Got Your Bow? Here Are the Crossbow Hunting Accessories You Need

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Last Updated on June 3, 2021.

Writer for Minuteman Review, handgun aficionado and artisan firearms reviewer. 

Whether you’ve bought a crossbow or are contemplating purchasing one, you may be wondering what else you can add to the list of essentials. Accessories can perform various functions, from enabling you to carry additional ammunition to silencing the firing mechanism and reducing vibration. 


Crossbows

The crossbow, cited as being invented before the 6th century BC, was a feared and formidable weapon before the widespread adoption of firearms during the Middle Ages and Early Modern Period. 

Consisting of a rifle-like or wooden gun stock, called a tiller, and a bow-like assembly laid on the horizontal plane, the crossbowman or arbalist would aim the crossbow from the shoulder. Unlike a traditional bow, in which the archer had to keep a bowstring continuously drawn in preparation for shooting, a crossbowman only had to draw the bowstring until he could lock it in place. 

No longer a weapon of war, the modern crossbow is primarily a recreational and hunting tool


Crossbow Hunting Accessories

Once you’ve acquired a suitable hunting crossbow, you’ll need accessories to complete it as a weapons system. These crossbow hunting accessories fulfill a variety of roles, from enhancing your ability to hit your target to rendering the weapon quiet for woods stalking.

Crossbow Sights

The first accessory on your list should be a sighting system. Many crossbowmen choose a telescopic sight, not unlike a rifle scope. This affords fixed or variable magnification, allowing you to see and identify targets clearly at different distances. It also increases aiming precision and gathers more light from the environment, increasing target visibility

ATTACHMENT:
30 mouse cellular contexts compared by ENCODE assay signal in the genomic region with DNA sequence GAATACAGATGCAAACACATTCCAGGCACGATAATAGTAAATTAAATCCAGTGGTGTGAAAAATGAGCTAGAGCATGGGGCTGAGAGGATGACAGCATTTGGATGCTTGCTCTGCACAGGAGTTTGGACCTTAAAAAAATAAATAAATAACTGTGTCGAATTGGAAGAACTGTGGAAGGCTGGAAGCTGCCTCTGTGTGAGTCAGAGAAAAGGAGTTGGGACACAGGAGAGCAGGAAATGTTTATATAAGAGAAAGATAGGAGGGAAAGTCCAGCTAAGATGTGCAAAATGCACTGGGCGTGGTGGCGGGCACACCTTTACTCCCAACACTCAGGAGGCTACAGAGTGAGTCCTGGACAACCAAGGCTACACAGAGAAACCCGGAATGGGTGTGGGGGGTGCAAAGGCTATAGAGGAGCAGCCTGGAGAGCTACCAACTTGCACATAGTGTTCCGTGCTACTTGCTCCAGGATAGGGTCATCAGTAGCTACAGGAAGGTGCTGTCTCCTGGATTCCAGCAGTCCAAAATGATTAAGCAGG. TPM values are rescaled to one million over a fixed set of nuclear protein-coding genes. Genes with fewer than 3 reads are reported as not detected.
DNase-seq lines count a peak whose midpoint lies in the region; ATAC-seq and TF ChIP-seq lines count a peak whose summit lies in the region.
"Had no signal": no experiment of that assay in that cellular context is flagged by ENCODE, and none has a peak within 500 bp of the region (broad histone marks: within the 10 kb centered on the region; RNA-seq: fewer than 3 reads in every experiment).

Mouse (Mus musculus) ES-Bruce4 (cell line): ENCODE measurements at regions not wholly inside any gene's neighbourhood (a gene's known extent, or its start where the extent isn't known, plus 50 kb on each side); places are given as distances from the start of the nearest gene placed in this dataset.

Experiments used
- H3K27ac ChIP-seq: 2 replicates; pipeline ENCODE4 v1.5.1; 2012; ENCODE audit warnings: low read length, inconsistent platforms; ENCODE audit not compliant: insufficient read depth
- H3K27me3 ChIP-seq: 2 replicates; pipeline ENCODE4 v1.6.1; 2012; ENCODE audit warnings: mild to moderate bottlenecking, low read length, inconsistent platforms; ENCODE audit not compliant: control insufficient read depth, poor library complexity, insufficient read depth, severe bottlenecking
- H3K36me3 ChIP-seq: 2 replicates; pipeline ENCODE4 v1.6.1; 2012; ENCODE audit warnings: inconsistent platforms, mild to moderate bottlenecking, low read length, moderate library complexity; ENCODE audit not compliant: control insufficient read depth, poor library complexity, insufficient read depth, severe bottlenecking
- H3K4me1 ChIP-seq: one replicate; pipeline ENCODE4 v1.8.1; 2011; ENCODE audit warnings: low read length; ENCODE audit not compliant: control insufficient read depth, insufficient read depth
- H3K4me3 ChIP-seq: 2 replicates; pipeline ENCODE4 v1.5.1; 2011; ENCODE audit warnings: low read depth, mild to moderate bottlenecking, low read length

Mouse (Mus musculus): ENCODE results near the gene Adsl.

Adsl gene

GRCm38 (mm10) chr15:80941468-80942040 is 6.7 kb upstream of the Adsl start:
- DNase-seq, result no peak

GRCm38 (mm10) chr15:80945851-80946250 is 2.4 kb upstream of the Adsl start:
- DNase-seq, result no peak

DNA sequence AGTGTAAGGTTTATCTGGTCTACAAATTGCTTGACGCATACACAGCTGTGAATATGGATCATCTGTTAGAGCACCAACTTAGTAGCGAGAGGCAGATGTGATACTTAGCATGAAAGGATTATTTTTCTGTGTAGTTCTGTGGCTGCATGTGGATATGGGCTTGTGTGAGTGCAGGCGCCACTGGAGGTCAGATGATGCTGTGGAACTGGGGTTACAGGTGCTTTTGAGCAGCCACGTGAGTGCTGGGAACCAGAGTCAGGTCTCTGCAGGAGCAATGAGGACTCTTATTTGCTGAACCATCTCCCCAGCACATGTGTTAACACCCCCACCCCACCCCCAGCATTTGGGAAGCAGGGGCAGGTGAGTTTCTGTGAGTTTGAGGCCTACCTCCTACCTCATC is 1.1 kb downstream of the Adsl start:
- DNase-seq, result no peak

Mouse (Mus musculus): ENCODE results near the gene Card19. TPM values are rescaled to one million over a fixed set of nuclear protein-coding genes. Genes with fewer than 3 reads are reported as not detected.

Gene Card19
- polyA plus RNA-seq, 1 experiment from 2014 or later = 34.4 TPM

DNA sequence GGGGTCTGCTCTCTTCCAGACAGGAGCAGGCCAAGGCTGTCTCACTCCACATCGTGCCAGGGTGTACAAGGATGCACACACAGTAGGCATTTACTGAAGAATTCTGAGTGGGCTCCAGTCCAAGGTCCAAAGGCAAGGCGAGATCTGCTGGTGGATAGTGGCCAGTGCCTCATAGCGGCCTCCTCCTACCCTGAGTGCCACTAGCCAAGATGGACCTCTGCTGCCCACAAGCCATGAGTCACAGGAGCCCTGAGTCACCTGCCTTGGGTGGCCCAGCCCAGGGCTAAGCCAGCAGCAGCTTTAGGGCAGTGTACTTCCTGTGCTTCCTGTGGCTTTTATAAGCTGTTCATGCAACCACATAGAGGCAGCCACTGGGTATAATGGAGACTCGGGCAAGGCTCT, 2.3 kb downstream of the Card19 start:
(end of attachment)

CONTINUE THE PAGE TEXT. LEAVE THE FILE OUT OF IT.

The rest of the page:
However, a telescopic sight is not the only option available. For close-range shooting or rapid target acquisition, you may also consider a red-dot or holographic sight. These non-magnified optics preserve your peripheral vision and situational awareness, which can be critical when hunting. 

Crossbow Quiver

In archery and arbalist terminology, a quiver is a container for holding arrows. Whether you wear a quiver on your belt or attach one to your crossbow, additional ammunition can be useful if you miss your intended target or one arrow is not enough to ensure an efficient kill. 

Crossbow Sling

Whether you’re carrying a crossbow, a rifle, or a shotgun, a sling is a vital accessory. Aside from reducing fatigue on long treks, a sling also keeps one or more of your hands free for performing other tasks, such as dressing game. Find a sling that’s comfortable and supports the crossbow’s weight evenly.

Target Ammunition

For zeroing/sighting in your crossbow, you’ll need to shoot a few arrows into a target. You should avoid using broadhead hunting arrows for this purpose. Broadheads are designed to lacerate and puncture tissue, so they have two or more sharp-edged cutting blades regardless of the broadhead type. If you shoot these into a crossbow target, you risk dulling the blades, rendering them less effective when hunting. You also risk damaging the more fragile expandable designs.

To preserve your hunting arrows, you should invest in a set of field points. A field point is specifically designed for target shooting. While it’s true that the point of impact between a field point and a broadhead may vary, you can minimize this variation by ensuring that they are as close to one another as possible in weight, straightness, and other factors. 

Crossbow Targets

Once you have an adequate supply of field points for target practice, you’ll need crossbow targets. While you can use archery targets, crossbow targets are designed to endure the higher impact velocities of crossbow bolts.